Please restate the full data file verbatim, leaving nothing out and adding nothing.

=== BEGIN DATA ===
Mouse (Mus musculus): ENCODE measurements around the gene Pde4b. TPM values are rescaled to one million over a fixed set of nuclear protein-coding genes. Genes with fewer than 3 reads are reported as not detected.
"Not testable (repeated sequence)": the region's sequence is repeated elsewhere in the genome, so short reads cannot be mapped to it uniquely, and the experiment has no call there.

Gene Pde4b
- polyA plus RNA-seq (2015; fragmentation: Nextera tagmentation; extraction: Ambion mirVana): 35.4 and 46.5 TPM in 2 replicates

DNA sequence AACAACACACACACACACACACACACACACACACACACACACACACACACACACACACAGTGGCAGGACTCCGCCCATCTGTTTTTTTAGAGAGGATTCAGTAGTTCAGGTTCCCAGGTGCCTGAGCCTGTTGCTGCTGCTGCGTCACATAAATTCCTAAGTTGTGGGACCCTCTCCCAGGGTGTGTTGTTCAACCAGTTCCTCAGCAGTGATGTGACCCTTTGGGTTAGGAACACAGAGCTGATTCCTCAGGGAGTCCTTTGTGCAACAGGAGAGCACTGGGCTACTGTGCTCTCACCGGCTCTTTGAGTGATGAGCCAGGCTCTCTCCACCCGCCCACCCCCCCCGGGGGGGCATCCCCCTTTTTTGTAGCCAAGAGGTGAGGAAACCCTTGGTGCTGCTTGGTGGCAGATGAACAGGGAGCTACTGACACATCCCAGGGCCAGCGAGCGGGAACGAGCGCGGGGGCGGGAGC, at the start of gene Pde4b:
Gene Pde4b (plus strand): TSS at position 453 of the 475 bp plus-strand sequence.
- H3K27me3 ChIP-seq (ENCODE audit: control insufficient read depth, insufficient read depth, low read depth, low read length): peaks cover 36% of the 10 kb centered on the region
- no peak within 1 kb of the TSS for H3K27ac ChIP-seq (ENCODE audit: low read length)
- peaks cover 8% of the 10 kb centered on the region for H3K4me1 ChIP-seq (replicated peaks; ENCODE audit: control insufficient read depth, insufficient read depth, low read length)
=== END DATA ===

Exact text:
Mouse (Mus musculus): ENCODE measurements around the gene Pde4b. TPM values are rescaled to one million over a fixed set of nuclear protein-coding genes. Genes with fewer than 3 reads are reported as not detected.
"Not testable (repeated sequence)": the region's sequence is repeated elsewhere in the genome, so short reads cannot be mapped to it uniquely, and the experiment has no call there.

Gene Pde4b
- polyA plus RNA-seq (2015; fragmentation: Nextera tagmentation; extraction: Ambion mirVana): 35.4 and 46.5 TPM in 2 replicates

DNA sequence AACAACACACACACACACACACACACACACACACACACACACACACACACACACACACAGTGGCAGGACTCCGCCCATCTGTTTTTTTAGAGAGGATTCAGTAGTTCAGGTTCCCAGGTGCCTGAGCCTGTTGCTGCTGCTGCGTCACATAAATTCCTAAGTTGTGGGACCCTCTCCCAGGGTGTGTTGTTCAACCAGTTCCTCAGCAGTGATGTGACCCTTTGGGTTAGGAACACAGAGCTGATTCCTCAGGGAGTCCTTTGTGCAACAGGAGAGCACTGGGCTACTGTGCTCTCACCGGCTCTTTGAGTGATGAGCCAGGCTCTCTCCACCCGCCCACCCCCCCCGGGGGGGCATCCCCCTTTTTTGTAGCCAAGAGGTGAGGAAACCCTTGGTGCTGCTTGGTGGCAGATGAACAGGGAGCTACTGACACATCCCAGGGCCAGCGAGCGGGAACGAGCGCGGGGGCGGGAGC, at the start of gene Pde4b:
Gene Pde4b (plus strand): TSS at position 453 of the 475 bp plus-strand sequence.
- H3K27me3 ChIP-seq (ENCODE audit: control insufficient read depth, insufficient read depth, low read depth, low read length): peaks cover 36% of the 10 kb centered on the region
- no peak within 1 kb of the TSS for H3K27ac ChIP-seq (ENCODE audit: low read length)
- peaks cover 8% of the 10 kb centered on the region for H3K4me1 ChIP-seq (replicated peaks; ENCODE audit: control insufficient read depth, insufficient read depth, low read length)